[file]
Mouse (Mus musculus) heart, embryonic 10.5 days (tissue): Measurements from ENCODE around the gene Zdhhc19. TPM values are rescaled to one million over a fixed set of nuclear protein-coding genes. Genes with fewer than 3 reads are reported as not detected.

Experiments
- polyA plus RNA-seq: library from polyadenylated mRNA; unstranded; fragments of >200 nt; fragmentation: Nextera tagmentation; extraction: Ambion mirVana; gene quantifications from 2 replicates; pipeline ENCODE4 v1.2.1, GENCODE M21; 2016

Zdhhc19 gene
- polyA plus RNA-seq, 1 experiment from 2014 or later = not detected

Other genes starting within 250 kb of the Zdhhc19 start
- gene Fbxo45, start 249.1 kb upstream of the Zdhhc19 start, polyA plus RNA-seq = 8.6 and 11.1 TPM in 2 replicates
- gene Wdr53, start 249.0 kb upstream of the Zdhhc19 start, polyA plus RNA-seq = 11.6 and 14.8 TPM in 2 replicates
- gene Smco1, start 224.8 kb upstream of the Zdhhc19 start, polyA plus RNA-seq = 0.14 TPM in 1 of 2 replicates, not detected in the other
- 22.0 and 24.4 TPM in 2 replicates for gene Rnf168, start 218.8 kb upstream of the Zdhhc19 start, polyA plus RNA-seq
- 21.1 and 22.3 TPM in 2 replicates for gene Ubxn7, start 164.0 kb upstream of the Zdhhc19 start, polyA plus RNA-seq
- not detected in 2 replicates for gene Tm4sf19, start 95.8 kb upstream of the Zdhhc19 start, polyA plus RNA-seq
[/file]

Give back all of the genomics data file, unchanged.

Mouse (Mus musculus) heart, embryonic 10.5 days (tissue): Measurements from ENCODE around the gene Zdhhc19. TPM values are rescaled to one million over a fixed set of nuclear protein-coding genes. Genes with fewer than 3 reads are reported as not detected.

Experiments
- polyA plus RNA-seq: library from polyadenylated mRNA; unstranded; fragments of >200 nt; fragmentation: Nextera tagmentation; extraction: Ambion mirVana; gene quantifications from 2 replicates; pipeline ENCODE4 v1.2.1, GENCODE M21; 2016

Zdhhc19 gene
- polyA plus RNA-seq, 1 experiment from 2014 or later = not detected

Other genes starting within 250 kb of the Zdhhc19 start
- gene Fbxo45, start 249.1 kb upstream of the Zdhhc19 start, polyA plus RNA-seq = 8.6 and 11.1 TPM in 2 replicates
- gene Wdr53, start 249.0 kb upstream of the Zdhhc19 start, polyA plus RNA-seq = 11.6 and 14.8 TPM in 2 replicates
- gene Smco1, start 224.8 kb upstream of the Zdhhc19 start, polyA plus RNA-seq = 0.14 TPM in 1 of 2 replicates, not detected in the other
- 22.0 and 24.4 TPM in 2 replicates for gene Rnf168, start 218.8 kb upstream of the Zdhhc19 start, polyA plus RNA-seq
- 21.1 and 22.3 TPM in 2 replicates for gene Ubxn7, start 164.0 kb upstream of the Zdhhc19 start, polyA plus RNA-seq
- not detected in 2 replicates for gene Tm4sf19, start 95.8 kb upstream of the Zdhhc19 start, polyA plus RNA-seq